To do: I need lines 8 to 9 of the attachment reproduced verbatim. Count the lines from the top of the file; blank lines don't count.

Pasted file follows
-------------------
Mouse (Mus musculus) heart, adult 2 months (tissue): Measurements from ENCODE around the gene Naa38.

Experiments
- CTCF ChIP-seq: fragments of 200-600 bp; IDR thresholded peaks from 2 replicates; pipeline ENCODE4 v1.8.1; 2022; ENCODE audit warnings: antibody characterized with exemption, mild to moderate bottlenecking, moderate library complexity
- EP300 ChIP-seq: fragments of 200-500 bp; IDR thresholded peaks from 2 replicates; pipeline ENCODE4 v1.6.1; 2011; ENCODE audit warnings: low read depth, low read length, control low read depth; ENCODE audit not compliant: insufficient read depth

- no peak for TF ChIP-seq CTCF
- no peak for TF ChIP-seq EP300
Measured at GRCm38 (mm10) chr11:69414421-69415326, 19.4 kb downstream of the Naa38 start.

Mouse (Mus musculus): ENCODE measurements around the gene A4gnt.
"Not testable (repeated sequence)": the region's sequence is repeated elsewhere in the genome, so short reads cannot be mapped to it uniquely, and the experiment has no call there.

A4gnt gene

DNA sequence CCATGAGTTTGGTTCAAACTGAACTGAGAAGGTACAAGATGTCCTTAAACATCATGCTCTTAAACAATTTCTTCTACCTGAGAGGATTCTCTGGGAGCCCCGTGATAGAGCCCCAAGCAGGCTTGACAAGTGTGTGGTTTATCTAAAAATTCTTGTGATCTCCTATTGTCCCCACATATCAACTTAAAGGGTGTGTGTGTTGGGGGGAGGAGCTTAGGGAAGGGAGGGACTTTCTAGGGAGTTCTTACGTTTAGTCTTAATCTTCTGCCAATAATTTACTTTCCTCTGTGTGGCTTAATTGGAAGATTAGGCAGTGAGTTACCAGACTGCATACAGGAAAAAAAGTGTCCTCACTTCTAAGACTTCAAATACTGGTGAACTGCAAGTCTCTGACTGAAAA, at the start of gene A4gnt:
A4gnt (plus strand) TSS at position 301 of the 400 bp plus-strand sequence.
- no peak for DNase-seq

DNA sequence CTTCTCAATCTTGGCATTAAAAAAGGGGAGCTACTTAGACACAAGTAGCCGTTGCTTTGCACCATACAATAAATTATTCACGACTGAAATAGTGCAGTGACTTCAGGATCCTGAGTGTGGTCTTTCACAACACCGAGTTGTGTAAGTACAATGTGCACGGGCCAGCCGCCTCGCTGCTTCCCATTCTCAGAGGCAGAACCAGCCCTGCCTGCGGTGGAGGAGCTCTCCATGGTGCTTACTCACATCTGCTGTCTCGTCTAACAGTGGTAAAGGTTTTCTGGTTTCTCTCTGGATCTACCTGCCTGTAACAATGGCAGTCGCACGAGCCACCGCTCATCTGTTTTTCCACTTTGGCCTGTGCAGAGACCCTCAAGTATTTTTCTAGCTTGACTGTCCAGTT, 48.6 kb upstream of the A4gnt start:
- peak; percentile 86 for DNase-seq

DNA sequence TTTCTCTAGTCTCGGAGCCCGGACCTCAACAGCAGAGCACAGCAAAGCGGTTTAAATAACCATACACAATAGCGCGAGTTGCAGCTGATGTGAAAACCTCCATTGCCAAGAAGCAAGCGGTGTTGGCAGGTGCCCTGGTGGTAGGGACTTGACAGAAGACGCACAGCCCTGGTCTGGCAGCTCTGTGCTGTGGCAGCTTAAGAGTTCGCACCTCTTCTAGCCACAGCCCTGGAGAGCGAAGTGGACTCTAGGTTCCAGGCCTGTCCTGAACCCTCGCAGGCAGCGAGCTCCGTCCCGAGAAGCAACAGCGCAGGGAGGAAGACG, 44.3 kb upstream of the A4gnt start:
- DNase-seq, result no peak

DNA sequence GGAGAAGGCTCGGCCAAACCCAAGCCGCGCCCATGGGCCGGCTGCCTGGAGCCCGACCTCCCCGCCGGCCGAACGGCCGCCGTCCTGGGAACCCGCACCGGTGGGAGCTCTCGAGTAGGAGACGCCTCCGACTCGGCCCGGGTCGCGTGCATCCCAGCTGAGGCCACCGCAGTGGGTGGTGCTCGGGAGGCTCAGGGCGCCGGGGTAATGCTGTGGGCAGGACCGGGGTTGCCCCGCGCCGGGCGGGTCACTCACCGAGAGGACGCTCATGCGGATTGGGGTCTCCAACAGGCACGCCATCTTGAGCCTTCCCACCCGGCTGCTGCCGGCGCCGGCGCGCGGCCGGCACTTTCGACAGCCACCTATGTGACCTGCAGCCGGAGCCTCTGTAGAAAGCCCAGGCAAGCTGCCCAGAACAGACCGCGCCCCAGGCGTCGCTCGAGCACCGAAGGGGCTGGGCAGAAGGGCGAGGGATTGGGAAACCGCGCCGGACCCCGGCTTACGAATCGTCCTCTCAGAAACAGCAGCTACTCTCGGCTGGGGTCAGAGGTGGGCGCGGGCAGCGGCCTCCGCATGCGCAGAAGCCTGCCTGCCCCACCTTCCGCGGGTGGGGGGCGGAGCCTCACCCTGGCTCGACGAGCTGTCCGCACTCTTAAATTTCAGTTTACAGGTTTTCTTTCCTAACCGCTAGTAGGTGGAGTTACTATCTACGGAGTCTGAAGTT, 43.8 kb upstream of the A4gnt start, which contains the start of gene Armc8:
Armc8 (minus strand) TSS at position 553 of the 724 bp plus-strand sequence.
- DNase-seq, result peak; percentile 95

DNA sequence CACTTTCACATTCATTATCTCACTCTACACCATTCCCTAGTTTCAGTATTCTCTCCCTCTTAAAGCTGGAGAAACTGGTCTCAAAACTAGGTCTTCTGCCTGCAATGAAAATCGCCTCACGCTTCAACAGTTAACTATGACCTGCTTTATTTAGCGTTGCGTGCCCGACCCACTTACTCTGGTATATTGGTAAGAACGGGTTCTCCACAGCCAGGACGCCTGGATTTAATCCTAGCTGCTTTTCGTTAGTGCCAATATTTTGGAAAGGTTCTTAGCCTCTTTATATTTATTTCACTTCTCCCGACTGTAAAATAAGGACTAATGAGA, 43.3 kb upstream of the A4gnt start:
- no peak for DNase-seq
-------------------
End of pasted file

Mouse (Mus musculus): ENCODE measurements around the gene A4gnt.
"Not testable (repeated sequence)": the region's sequence is repeated elsewhere in the genome, so short reads cannot be mapped to it uniquely, and the experiment has no call there.